While John McCain's idea of a gas tax holiday was a hit in the U.S. (well, it was a hit with him and Hillary Clinton, anyway), the European Commission is saying no in all sorts of languages to the possibility of the EU capping the value-added tax on fuel. Automotive News Europe reports that the EC shot down a proposal by French president Nicolas Sarkozy to cap the tax by saying any such move was the wrong response to high oil prices and would require unanimous agreement anyway. Sarkozy didn't specify how high he thought oil prices should go before the tax cap kicked in, but it doesn't look like he even needs to bother. The EC's stand is that, "changing taxation on fuels in order to combat increasing prices would send the wrong message to producing countries. This would show them that they could increase prices, and citizens would have to pay for this. So that's really the wrong message," Commission energy spokesman Ferran Tarradellas told ANE. Funny, that's not the message we heard when McCain and Clinton were all 'bout the gas tax holiday.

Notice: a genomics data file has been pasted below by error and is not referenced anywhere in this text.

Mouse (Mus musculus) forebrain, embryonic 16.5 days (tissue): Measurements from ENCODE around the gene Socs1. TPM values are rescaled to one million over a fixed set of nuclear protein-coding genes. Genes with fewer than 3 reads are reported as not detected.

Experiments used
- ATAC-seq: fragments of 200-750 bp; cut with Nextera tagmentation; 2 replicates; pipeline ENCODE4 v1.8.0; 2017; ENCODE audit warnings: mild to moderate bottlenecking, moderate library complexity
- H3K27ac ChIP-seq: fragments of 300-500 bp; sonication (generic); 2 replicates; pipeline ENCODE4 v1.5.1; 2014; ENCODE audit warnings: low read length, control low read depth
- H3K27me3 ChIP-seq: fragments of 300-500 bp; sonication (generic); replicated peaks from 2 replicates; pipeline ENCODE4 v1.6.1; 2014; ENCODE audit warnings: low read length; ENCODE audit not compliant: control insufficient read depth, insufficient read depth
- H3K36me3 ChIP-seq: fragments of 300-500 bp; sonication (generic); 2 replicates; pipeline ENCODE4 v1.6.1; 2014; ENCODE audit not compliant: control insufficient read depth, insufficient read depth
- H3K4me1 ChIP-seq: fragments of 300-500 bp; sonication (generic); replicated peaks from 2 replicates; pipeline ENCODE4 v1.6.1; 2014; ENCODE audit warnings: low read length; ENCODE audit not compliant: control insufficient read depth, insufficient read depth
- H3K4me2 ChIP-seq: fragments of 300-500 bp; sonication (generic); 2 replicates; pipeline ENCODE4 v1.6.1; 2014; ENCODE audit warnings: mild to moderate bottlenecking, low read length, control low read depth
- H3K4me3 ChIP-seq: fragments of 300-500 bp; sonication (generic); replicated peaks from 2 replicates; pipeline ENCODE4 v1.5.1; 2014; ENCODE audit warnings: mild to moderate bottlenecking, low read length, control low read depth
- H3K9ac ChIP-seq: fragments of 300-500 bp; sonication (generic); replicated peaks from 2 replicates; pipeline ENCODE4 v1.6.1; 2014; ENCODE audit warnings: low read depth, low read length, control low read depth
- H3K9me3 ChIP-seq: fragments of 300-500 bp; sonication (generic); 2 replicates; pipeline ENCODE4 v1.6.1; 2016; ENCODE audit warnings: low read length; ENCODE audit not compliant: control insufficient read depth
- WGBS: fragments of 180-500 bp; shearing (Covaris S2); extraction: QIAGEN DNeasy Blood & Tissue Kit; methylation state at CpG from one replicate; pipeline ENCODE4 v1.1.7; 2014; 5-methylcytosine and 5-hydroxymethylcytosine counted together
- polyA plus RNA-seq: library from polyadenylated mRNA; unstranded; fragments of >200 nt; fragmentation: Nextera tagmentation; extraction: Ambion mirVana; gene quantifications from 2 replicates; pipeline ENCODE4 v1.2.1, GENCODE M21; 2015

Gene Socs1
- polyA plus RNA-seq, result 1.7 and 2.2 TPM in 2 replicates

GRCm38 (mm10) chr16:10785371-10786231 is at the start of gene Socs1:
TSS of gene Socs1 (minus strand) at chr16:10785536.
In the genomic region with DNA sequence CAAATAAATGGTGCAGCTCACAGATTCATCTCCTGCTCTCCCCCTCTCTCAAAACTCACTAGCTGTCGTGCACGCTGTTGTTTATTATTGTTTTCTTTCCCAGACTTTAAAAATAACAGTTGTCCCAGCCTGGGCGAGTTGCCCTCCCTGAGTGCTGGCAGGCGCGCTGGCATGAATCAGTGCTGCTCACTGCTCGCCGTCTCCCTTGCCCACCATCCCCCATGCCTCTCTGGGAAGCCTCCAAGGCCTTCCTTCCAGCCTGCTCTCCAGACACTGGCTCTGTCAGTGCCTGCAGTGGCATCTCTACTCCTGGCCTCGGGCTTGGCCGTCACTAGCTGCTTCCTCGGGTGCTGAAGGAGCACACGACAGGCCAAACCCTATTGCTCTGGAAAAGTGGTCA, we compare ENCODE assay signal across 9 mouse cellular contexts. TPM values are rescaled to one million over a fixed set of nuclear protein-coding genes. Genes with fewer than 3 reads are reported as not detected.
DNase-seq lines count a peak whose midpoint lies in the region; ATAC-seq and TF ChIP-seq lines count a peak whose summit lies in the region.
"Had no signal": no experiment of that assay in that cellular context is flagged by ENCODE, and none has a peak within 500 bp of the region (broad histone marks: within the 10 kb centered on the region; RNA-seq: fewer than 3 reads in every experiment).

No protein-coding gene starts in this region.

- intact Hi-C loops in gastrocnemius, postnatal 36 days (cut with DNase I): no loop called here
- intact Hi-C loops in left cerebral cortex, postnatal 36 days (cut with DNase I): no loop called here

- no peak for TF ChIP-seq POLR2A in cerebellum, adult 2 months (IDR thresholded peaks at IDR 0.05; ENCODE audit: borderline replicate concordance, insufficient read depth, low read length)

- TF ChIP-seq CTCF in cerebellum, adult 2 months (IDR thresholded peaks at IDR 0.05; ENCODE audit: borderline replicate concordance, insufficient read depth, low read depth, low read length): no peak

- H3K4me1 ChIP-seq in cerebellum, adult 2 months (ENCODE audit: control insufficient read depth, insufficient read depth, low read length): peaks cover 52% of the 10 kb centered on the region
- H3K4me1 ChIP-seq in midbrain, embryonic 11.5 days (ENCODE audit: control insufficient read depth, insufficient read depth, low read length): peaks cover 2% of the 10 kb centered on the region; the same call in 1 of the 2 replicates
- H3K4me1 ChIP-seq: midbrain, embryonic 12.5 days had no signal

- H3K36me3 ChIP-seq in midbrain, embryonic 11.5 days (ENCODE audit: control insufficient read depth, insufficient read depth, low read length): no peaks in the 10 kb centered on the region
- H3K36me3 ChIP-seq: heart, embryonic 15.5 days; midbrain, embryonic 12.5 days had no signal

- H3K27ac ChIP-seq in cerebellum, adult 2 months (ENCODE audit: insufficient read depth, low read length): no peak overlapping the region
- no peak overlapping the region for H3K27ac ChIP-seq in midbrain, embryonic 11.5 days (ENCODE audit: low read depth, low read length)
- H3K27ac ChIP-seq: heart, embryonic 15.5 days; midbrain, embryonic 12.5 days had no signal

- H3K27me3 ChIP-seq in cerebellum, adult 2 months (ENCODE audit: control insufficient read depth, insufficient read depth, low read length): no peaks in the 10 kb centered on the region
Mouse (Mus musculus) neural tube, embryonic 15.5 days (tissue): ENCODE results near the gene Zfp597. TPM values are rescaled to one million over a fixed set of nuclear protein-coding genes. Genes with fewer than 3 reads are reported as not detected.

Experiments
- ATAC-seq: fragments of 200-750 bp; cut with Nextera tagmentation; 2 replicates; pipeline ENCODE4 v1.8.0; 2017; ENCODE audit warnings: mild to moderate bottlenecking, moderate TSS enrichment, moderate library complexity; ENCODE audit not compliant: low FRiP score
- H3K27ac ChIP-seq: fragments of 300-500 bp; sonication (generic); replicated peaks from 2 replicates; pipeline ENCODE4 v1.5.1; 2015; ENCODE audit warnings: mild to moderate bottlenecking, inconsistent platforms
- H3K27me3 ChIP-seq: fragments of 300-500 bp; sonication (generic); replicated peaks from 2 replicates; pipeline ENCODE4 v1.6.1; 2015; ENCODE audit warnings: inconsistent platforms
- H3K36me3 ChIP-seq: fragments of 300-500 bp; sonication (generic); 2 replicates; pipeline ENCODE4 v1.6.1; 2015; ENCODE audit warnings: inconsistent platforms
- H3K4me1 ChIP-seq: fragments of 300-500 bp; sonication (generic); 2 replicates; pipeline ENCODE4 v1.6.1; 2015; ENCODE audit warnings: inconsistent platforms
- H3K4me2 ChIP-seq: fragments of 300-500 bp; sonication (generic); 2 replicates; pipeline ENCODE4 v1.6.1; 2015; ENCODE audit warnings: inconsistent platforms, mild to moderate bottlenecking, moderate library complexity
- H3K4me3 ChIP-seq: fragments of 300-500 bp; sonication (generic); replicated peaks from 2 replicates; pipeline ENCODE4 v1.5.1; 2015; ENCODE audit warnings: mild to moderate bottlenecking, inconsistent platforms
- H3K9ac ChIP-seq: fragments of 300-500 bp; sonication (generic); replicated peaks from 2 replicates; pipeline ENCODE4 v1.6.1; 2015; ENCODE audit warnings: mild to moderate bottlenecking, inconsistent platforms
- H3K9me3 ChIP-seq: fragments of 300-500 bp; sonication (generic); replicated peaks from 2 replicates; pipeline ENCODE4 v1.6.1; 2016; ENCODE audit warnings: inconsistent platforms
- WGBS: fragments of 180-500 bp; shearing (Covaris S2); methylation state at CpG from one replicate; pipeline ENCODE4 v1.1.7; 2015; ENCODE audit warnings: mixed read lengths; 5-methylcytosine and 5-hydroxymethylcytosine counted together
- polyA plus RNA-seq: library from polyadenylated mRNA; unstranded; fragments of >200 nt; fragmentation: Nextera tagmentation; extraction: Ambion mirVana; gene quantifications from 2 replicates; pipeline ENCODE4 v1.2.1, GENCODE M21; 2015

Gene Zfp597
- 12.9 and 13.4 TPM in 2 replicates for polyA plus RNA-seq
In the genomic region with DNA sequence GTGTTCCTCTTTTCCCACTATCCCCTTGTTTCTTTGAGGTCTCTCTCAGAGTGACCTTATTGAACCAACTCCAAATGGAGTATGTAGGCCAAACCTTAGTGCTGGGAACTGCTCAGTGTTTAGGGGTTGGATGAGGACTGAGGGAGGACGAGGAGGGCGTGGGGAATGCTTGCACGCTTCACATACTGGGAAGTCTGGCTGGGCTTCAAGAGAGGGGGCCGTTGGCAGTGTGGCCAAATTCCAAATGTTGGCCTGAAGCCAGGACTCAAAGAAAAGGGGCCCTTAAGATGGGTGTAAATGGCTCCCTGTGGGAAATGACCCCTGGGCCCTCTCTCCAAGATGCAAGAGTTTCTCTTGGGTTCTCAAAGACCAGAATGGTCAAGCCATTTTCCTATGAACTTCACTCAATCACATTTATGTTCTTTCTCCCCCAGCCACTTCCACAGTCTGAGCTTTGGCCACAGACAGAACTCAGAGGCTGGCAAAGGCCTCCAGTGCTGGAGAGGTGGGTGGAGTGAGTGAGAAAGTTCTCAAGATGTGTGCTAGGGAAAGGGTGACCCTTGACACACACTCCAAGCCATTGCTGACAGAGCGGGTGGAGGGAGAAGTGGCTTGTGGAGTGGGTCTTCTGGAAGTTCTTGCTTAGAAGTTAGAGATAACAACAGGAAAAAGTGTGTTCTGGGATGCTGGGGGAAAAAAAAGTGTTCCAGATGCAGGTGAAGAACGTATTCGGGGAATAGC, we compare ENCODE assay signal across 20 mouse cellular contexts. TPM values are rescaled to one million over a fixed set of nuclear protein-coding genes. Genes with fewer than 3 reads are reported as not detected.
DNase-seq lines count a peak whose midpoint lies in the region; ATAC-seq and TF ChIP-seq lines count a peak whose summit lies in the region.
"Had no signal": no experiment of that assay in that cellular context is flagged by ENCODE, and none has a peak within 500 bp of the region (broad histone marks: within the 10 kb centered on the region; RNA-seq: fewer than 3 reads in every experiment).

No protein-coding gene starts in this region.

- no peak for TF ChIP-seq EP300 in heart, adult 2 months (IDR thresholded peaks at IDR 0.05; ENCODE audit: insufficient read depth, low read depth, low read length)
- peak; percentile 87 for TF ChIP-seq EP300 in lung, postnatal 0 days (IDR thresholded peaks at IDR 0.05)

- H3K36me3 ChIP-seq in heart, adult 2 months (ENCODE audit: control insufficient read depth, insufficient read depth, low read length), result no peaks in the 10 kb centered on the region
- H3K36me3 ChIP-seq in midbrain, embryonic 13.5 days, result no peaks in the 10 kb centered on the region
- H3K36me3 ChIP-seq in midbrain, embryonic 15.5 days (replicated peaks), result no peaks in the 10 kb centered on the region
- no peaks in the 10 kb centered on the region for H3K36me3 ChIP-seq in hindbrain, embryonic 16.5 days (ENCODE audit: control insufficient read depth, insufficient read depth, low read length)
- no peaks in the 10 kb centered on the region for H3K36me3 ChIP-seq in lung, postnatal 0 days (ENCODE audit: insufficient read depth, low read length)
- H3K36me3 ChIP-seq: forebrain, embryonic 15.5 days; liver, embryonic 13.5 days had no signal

[Source: Automotive News Europe]

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